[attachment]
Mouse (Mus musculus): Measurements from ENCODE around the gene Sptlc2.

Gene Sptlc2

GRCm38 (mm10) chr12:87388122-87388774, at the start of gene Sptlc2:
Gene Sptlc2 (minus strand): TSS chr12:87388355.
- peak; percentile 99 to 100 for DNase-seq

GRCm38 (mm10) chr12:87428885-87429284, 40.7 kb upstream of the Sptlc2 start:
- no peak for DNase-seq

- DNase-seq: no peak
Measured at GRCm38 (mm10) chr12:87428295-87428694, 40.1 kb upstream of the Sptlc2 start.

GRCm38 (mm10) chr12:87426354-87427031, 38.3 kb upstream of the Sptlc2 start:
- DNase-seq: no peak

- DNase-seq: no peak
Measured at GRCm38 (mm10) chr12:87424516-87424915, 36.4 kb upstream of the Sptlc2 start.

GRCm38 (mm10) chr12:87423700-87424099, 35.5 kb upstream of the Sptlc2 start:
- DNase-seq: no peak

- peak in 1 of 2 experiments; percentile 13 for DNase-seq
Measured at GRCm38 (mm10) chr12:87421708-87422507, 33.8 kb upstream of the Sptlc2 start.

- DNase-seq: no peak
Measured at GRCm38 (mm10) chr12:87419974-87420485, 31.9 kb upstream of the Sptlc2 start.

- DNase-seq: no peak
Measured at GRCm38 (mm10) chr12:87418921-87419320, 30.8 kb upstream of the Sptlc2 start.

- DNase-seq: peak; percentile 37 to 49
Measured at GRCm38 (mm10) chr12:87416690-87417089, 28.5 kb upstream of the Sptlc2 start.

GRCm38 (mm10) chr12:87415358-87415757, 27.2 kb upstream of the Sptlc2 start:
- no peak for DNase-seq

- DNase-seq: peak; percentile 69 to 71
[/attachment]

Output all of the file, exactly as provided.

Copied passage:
Mouse (Mus musculus): Measurements from ENCODE around the gene Sptlc2.

Gene Sptlc2

GRCm38 (mm10) chr12:87388122-87388774, at the start of gene Sptlc2:
Gene Sptlc2 (minus strand): TSS chr12:87388355.
- peak; percentile 99 to 100 for DNase-seq

GRCm38 (mm10) chr12:87428885-87429284, 40.7 kb upstream of the Sptlc2 start:
- no peak for DNase-seq

- DNase-seq: no peak
Measured at GRCm38 (mm10) chr12:87428295-87428694, 40.1 kb upstream of the Sptlc2 start.

GRCm38 (mm10) chr12:87426354-87427031, 38.3 kb upstream of the Sptlc2 start:
- DNase-seq: no peak

- DNase-seq: no peak
Measured at GRCm38 (mm10) chr12:87424516-87424915, 36.4 kb upstream of the Sptlc2 start.

GRCm38 (mm10) chr12:87423700-87424099, 35.5 kb upstream of the Sptlc2 start:
- DNase-seq: no peak

- peak in 1 of 2 experiments; percentile 13 for DNase-seq
Measured at GRCm38 (mm10) chr12:87421708-87422507, 33.8 kb upstream of the Sptlc2 start.

- DNase-seq: no peak
Measured at GRCm38 (mm10) chr12:87419974-87420485, 31.9 kb upstream of the Sptlc2 start.

- DNase-seq: no peak
Measured at GRCm38 (mm10) chr12:87418921-87419320, 30.8 kb upstream of the Sptlc2 start.

- DNase-seq: peak; percentile 37 to 49
Measured at GRCm38 (mm10) chr12:87416690-87417089, 28.5 kb upstream of the Sptlc2 start.

GRCm38 (mm10) chr12:87415358-87415757, 27.2 kb upstream of the Sptlc2 start:
- no peak for DNase-seq

- DNase-seq: peak; percentile 69 to 71